Have you ever walked into a bookstore and seen some poor sap sitting at a book table with a stack of copies of his new book, awkwardly and earnestly trying to make eye contact with passerby, desperate for someone, anyone, to care enough to purchase a copy, or at least to stop and make conversation?
I was that poor sap once. It was March 2009. Having just launched my new book Finding God in the Shack I thought it would be a good idea to have a book signing at the local Christian bookstore. So I took five hours out of one Saturday, combed my hair, and prepared for the teeming hordes. They placed me awkwardly in a wing chair near the entrance with a stack of my books and we waited for the fans to arrive.
Throughout the afternoon about fifteen students, friends and supporters showed up to purchase a copy. I certainly appreciated it. Indeed, it felt a bit like receiving visitors at a hospital, sans the lime Jello and medicinal smell (Christian bookstores tend to smell of potpourri). But there was a dark lining to those silvery clouds: guilt. You see the bookstore had priced the books at $20 a copy, five bucks more than I was selling them for. That meant that my supporters were essentially paying a five dollar premium for their good will and I couldn’t say anything because I was obliged to support the bookstore’s bottom line. (In the weeks following that debacle I had two students drop by my office to ask why they paid so much more at the bookstore. Such was my guilt that I was tempted to start issuing rebate checks.)
And those visits were the high point. Most of the time I sat in the wingchair like a complete idiot alternating glances between at my watch and the undiminished stack of books to my left.
But the long stretches of being ignored was a mere sampler of monotony seasoned with a dash of mild humiliation. The full course of humiliation was served up with those strangers who actually paused to buy a book … or consider buying one. The cover of my book was designed to look very similar to The Shack. And as you can imagine the cynical benefit was that I might get a few sales through mistaken purchases.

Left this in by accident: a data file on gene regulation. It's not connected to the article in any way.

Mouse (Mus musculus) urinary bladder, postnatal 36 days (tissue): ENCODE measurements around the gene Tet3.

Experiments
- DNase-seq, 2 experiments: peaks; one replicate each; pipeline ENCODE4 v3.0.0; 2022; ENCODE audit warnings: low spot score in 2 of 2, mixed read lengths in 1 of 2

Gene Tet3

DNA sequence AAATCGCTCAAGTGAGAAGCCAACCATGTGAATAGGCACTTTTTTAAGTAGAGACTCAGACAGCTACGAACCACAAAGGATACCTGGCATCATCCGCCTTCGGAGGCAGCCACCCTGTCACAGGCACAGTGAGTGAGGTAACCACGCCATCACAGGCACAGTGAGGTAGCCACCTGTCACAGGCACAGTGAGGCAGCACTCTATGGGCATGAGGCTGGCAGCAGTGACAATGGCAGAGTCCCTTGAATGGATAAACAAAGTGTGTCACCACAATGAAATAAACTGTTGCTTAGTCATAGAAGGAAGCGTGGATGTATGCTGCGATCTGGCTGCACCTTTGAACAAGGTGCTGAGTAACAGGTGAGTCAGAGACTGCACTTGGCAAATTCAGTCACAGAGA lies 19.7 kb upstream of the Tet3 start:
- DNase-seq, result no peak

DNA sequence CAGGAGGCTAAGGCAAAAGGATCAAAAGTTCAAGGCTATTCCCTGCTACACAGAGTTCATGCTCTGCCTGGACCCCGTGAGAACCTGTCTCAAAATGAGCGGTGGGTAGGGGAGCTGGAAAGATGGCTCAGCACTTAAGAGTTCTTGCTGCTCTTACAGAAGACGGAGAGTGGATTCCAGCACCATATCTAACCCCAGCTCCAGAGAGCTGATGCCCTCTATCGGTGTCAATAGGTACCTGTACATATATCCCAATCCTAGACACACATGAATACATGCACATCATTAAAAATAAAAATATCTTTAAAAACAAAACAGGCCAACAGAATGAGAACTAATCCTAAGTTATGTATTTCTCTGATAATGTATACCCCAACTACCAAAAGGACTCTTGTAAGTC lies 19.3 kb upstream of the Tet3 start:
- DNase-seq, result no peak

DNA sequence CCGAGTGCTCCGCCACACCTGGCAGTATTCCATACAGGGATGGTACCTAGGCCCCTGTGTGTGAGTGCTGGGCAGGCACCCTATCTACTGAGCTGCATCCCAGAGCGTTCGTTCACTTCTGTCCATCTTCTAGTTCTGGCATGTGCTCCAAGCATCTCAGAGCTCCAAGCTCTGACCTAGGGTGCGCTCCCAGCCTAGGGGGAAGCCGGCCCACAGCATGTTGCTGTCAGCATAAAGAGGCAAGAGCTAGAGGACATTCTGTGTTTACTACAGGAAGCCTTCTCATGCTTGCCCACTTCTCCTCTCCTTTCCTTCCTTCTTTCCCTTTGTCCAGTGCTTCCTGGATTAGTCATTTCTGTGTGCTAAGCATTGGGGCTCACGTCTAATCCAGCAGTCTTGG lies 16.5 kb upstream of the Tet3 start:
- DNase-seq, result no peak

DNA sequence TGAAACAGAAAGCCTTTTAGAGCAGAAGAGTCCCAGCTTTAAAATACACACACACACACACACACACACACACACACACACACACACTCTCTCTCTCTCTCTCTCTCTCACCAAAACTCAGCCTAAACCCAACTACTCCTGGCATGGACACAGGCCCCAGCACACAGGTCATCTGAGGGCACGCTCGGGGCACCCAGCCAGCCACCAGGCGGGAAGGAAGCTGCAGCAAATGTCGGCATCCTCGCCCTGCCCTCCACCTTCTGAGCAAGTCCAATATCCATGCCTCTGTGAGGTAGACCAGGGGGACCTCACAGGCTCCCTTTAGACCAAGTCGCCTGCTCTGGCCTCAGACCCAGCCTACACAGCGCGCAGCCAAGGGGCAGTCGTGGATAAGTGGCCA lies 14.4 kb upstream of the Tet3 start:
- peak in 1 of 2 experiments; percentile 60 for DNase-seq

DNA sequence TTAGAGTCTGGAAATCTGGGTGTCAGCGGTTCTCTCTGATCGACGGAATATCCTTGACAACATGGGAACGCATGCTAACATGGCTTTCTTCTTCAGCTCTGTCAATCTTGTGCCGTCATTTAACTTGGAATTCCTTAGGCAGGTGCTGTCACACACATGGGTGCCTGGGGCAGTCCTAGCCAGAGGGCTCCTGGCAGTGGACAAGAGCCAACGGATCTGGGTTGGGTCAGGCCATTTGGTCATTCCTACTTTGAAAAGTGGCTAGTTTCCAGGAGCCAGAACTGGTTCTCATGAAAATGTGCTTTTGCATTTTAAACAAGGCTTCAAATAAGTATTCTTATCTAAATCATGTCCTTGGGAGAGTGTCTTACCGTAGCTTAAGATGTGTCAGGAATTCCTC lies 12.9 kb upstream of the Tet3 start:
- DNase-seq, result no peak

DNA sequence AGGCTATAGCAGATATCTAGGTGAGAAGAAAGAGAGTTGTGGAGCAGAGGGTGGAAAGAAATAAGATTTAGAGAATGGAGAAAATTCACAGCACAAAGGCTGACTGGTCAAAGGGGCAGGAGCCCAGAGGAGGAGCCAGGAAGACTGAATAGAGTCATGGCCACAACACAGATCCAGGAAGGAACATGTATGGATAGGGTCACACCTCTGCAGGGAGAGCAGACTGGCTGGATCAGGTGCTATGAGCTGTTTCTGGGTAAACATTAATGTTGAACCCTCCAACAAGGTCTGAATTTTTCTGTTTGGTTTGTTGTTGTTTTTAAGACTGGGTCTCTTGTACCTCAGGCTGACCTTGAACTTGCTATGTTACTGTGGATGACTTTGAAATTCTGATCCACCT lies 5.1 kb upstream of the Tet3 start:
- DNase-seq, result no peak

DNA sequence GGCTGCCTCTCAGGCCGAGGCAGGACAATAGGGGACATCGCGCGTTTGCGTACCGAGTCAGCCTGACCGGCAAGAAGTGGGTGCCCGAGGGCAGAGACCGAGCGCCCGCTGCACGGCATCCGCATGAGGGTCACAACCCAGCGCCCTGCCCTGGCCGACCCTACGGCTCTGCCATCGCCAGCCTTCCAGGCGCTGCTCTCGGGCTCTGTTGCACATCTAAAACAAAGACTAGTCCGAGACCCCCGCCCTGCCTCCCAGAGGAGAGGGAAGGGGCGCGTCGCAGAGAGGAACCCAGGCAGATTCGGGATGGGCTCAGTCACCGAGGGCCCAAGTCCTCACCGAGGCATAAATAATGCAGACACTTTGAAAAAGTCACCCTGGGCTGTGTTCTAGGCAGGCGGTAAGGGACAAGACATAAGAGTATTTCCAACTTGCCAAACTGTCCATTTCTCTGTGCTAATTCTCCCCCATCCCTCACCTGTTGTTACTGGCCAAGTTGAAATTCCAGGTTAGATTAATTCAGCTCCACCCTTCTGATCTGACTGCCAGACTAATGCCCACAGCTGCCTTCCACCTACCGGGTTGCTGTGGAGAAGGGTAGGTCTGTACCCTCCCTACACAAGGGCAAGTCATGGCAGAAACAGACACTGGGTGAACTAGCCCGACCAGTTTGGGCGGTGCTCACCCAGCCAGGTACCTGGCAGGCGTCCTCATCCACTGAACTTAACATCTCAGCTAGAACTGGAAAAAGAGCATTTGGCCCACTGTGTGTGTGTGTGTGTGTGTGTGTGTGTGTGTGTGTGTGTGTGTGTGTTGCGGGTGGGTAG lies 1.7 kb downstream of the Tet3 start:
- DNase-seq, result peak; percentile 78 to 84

“I told you to buy me The Shack you idiot! Not this! And who the hell is ‘Randal Rauser’ anyway?”
“Sorry hon. I threw away the receipt.”
That was tolerable when those sales were nameless and faceless. (But can you imagine a royalties statement that categorized regular sales, high discount sales, and mistaken purchase sales?!) However, such mistakes were all but intolerable when the sales occurred in concreto right in front of you.
Case in point: There I was alternating my gaze between the watch and the undiminished stack of books when I suddenly noticed one less book on the pile. I turned back in surprise and saw a man standing in front of me with an expression of awe. “I can’t believe it’s you!” he said with barely compressed zeal while clutching the book tightly.
Okay, another ethical dilemma. The only living organism that shows this kind of enthusiasm upon seeing me is my dog Sonny. (But then again, he greets everybody with the exuberant canine equivalent of “I can’t believe it’s you!”) Clearly what we’ve got here is a case of mistaken identity. I wanted to say “Sorry Bro, I’m not Paul Young. I’m an anonymous idiot who simply road the wave of Paul’s success to sell a few books of my own.” But how do you bring that up? In terms of awkwardness this was on the same level as running into your Baptist pastor at the liquor store. I kept my mouth shut and smiled weakly.
“Would you sign it?” he gushed, holding out the book. “Oh geez,” I thought “this really is a dilemma.” And in that moment I made a fateful decision and signed the book. I know, I know. I really am the chief of all sinners. But in this case retribution was swift. He took the book back eagerly, opened it, read the signature, and immediately joy was replaced by confusion. The book snapped shut and he looked more closely at the cover. Then his face turned an ashen white and I braced myself. But instead the disappointment melted away into a noble sense of duty as he whispered bravely, “I’ll still buy it.”
Yes folks, this is what some authors have to go through to sell a book.
To add a final insult to injury, the bookstore had placed another stack of books also called Finding God in the Shack (by Roger Olson) right next to mine. At one point as I sat lamely in the wingchair two women standing mere feet away carried on a conversation. “It’s the same title!” one of them said accusingly. “That guy’s book [meaning my book] is the same title. How can he do that?” They looked at me reproachfully. I pretended (rather pathetically) that I didn’t hear them as I continued to alternate my gaze: books, watch, books, watch.
Eventually 4 o’clock arrived and I stood to leave. All told I had sold about 25 books. And I vowed never again. Contrast that with Brazil where I sold more than 300,000 copies while doing absolutely nothing. Such is the publishing world.
Suffice it to say these days I restrict myself to media interviews. And that brings me to a couple updates on interviews for The Swedish Atheist, the Scuba Diver and Other Apologetic Rabbit Trails.
Today (November 10th) I’ll be interviewed on Toronto-based radio program The Drew Marshall Show from approximately 2:55 PM – 3:15 PM EST. I was on the show last year for You’re not as Crazy as I Think and I really enjoyed it, so I’m looking forward to the interview.
Next, I’ll be interviewed on November 21 on god321.net and faithtalk1500.com from 2-3 PM EST. Hopefully both of these interviews will later be uploaded to my website.
So keep listening because the likelihood that you’ll find me humiliating myself at any book signing is less than zero.